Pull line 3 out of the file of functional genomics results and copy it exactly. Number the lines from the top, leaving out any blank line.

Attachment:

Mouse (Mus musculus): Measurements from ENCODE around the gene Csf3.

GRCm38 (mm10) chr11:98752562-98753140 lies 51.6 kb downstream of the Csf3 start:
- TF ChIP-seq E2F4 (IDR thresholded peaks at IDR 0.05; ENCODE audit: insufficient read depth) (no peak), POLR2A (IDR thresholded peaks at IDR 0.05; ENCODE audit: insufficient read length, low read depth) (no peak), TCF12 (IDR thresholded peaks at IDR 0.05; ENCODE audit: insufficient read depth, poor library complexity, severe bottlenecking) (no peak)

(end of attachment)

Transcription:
- TF ChIP-seq E2F4 (IDR thresholded peaks at IDR 0.05; ENCODE audit: insufficient read depth) (no peak), POLR2A (IDR thresholded peaks at IDR 0.05; ENCODE audit: insufficient read length, low read depth) (no peak), TCF12 (IDR thresholded peaks at IDR 0.05; ENCODE audit: insufficient read depth, poor library complexity, severe bottlenecking) (no peak)